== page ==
The Centres for Disease Control and Prevention (CDC) encourages the “better management of risk factors” to reduce the risk of health complications from diabetes. For example, smoking can contribute to the worsening of health outcomes. “Gum disease can lead to tooth loss and increased blood sugar,” warned the CDC. “That’s why it’s so important to make and keep dentist appointments even if you feel fine.”
Healthy gums “should be pink, firm, and keep your teeth securely in place”, said the NHS.
If you do have gum disease, two of the initial warning signs include:
- Red and swollen gums
- Bleeding gums after brushing or flossing your teeth.
During the early stages of gum disease, you might hear a dentist refer to it as “gingivitis”.
Left untreated, gingivitis can develop into periodontal disease, which can cause other unusual signs inside of your mouth.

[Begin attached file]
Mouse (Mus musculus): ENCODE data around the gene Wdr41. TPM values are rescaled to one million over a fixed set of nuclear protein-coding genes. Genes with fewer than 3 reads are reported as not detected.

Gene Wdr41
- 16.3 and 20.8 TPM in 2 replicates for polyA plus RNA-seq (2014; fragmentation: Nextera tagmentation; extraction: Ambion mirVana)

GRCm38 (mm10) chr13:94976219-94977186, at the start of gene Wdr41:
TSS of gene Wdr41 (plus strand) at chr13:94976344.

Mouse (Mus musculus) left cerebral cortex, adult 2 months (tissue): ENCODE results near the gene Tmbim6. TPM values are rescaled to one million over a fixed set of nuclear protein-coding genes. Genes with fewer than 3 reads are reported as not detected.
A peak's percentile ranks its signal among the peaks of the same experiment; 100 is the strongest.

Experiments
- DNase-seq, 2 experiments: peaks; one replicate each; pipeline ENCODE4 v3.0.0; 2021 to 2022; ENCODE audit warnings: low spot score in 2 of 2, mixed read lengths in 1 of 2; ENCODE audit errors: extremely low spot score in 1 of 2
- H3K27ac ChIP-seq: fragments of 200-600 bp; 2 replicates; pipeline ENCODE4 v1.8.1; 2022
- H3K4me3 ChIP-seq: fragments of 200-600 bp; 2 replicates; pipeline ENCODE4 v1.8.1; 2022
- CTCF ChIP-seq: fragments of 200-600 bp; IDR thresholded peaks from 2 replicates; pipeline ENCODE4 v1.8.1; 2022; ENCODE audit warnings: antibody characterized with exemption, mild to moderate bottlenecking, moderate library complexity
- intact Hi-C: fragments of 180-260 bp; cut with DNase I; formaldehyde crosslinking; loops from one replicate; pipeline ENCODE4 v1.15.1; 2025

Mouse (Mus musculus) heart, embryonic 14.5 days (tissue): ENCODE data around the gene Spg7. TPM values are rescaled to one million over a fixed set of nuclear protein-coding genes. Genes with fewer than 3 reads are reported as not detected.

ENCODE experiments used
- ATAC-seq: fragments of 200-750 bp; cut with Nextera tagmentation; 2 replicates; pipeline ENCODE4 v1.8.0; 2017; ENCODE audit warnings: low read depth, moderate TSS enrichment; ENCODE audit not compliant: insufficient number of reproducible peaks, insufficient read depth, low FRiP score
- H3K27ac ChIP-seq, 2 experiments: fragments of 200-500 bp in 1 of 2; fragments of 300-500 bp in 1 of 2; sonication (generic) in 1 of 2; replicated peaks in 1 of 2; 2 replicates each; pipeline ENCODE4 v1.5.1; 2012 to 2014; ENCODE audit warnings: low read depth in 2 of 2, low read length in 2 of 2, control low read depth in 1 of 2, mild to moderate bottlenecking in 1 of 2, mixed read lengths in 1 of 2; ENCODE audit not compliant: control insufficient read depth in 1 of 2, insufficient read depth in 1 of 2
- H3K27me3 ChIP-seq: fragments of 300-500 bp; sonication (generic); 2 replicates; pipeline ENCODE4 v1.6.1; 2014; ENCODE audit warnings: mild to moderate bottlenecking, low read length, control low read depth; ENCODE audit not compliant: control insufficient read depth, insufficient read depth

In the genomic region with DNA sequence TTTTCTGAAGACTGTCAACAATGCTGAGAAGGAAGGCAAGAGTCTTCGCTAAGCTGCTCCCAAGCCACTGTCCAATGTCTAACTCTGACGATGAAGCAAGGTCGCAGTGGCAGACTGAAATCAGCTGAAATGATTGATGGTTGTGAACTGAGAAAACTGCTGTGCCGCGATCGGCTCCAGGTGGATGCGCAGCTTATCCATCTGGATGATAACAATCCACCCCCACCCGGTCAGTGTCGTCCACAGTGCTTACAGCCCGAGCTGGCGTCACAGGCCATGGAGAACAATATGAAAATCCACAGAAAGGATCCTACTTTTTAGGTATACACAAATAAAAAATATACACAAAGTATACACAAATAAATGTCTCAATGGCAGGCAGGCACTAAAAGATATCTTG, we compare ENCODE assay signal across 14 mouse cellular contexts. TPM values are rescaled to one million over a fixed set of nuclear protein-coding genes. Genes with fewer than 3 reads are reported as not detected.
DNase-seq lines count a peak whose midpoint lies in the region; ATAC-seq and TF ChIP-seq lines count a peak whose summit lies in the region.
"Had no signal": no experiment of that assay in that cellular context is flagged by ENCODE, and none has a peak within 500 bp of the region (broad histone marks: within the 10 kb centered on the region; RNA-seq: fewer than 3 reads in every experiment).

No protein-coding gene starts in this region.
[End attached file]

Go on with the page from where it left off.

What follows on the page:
“You should make an appointment to see your dentist if you think you may have gum disease,” the NHS advised.
Gum disease can make diabetes harder to manage, the CDC confirmed, so how can you get the condition under control?
The NHS goes into detail as to what “good deal hygiene” entails to curb gum disease.
Good oral hygiene involves:
- Brushing teeth, twice daily, for two minutes each time
- Using toothpaste that contains fluoride
- Floss daily, before brushing your teeth
- Don’t smoke
- Visit your dentist annually.
Instead, mouthwash is ideal after eating lunch, and people are recommended not to eat or drink for 30 minutes afterwards.
When it comes to flossing, expect to see blood at first if you have gum disease.
As the gums become healthier, the bleeding should stop; if it doesn’t, the NHS suggest asking your dentist about the proper technique for flossing.
If you have healthier gums, it’s one way to help control blood sugar levels.
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